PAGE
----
Hilo has a lot of advantages for a new business. It has a shipping port which is close to Asia and the west coast of North Amercia, an international airport, and trucking facilities for getting products to all parts of the island. A 31 acre parcel adjacent to the Hilo airport, zoned for commercial and light industrial uses, is designated as a Foreign Trade Zone 9 allowing small businesses to avoid customs if the product is not sold in the US and numerous other advantages for product assembly and packaging with parts from other countries. The zoning was approved in 1992 but has yet to be used by any company. Hilo also has high speed internet, computer repair stores, office supply stores, an excellent University, and a large work force near town. Hawaii has the benefit of not having severe monetary problems and is very focused on green energy and self sustainability. Its locality in the middle of the Pacific Ocean makes Asia as important to its sustainability as North Amercia creating unique market share opportunities.

And the final plug for Hilo is that it is located in paradise.

There are business resource links at Making an Income in Hilo.

Tuesday, February 19, 2008

Cost of Living in Hilo, Hawaii

Since we have been in Hilo 3 months now, we are focusing on how to further downsize our cost of living. We created a budget before moving to Hilo based on living here for a month last year. We learned a lot about rents, neighborhoods, food shopping, gasoline and stuff like that. But a lot of our budget was speculation based on our optimistic estimates of health care costs, insurance, auto costs, entertainment, etc. The good thing for us, is coming from Northern California everything in Hilo is way cheaper.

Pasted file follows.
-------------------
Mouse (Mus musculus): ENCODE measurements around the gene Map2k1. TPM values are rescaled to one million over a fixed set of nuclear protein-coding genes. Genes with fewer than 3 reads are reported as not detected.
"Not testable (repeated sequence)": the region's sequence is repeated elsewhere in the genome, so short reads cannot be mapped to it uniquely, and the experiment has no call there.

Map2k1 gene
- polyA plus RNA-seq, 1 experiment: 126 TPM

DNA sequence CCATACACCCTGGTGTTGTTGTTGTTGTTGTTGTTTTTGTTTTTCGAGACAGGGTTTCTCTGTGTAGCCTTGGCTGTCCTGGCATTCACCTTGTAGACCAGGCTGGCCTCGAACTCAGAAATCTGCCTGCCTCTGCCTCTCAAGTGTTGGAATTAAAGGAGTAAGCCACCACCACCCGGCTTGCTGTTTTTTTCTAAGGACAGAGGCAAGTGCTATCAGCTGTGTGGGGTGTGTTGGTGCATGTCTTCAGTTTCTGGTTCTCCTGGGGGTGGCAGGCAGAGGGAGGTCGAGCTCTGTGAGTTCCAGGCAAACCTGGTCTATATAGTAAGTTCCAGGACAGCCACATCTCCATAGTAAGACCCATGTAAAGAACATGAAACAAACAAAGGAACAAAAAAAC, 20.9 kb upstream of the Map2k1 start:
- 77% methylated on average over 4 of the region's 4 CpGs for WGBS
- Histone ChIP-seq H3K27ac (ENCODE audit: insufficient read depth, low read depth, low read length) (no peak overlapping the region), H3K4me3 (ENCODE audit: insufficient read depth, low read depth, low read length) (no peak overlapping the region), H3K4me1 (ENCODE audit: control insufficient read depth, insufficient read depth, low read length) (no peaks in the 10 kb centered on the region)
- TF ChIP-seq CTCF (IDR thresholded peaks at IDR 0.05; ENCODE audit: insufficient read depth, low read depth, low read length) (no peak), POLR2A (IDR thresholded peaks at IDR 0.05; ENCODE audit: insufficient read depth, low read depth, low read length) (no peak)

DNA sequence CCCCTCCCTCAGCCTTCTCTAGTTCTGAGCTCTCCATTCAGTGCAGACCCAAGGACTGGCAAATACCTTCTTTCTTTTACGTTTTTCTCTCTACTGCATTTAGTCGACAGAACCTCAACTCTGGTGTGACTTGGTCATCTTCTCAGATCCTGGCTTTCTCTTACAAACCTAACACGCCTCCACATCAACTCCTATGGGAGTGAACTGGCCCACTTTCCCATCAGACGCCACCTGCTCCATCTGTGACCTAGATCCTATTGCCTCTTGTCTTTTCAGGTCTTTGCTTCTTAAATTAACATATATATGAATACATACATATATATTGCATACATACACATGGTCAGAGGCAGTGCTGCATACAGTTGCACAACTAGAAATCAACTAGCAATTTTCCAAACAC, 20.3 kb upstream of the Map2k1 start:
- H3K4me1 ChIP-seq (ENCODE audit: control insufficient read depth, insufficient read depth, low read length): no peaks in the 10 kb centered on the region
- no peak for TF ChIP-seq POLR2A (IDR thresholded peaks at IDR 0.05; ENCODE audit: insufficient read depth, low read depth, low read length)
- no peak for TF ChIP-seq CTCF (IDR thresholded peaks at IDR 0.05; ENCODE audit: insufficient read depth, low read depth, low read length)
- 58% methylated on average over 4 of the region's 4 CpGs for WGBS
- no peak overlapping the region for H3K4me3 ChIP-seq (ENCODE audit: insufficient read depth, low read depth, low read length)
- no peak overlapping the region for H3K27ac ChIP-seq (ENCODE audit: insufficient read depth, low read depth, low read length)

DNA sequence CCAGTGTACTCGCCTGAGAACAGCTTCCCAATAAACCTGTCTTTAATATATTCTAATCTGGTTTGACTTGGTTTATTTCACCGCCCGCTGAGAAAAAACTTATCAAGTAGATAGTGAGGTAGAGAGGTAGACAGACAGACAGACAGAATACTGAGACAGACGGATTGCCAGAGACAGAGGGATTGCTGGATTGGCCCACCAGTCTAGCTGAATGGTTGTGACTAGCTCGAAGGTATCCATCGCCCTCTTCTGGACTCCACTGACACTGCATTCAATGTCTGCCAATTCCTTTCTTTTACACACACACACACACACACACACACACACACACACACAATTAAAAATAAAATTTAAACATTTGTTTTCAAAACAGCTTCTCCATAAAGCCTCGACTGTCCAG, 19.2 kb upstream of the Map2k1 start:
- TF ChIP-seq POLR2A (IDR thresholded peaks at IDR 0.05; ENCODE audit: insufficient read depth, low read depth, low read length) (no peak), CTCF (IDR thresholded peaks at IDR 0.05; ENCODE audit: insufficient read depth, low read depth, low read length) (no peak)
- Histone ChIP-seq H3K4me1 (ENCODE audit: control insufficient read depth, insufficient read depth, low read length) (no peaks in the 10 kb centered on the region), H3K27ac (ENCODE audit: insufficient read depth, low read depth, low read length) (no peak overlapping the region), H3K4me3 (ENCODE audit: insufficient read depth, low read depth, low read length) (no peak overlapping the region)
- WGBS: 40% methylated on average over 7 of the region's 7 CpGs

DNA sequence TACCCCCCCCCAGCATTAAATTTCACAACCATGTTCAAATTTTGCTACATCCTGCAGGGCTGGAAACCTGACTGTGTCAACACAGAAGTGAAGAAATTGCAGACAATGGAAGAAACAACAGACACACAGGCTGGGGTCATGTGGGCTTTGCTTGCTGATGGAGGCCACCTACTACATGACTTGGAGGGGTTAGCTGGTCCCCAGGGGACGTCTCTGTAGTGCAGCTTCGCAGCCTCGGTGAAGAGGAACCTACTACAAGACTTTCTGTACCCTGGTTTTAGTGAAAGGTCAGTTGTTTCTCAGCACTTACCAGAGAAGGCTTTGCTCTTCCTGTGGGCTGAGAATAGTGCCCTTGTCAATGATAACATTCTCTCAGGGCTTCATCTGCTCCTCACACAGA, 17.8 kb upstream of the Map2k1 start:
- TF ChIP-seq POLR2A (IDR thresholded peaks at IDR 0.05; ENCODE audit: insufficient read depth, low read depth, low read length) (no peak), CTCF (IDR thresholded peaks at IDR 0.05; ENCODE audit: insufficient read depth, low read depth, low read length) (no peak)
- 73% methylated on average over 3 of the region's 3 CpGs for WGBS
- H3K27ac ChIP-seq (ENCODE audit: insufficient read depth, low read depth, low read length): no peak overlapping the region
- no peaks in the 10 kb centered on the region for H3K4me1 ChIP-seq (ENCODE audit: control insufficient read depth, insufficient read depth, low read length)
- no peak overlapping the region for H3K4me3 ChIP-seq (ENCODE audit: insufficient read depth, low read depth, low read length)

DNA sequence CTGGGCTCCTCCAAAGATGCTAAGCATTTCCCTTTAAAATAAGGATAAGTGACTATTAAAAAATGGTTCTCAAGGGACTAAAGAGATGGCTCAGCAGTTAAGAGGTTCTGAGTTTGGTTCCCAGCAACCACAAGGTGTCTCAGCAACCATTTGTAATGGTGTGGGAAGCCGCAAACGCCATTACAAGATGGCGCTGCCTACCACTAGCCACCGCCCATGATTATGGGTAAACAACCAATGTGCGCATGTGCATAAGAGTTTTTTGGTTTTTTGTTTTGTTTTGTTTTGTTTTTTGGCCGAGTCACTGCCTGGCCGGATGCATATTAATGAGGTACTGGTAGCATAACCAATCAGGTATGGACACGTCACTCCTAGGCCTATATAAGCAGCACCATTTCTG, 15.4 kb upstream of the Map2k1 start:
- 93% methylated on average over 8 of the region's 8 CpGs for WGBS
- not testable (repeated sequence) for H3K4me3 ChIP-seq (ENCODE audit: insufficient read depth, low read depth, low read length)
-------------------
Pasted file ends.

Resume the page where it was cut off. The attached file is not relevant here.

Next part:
A budget is a great planning tool, but achieving it is another matter. Just moving to Hilo has resulted in immediate improvements in our quality of life while at the same time downsizing our monthly expenses. We rented a 3 bedroom house with a garage and incredible view of Hilo Bay for less than 1/3 of the rent we paid for an old (1960's) 3 bedroom, upstairs apartment in Cupertino wedged between 280 and 85. The foods we like are much cheaper in Hilo as well. For example, we paid $5 for one organic Hawaiian papaya at Whole Foods in Cupertino; in Hilo a $1 gets you 6 Hawaiian papayas (since they are grown here in neaby Puna). Fresh line caught fish and Big Island grass fed beef are other examples of foods that are really expensive in California versus Hilo where they are caught and raised (see Healthy Hilo for more).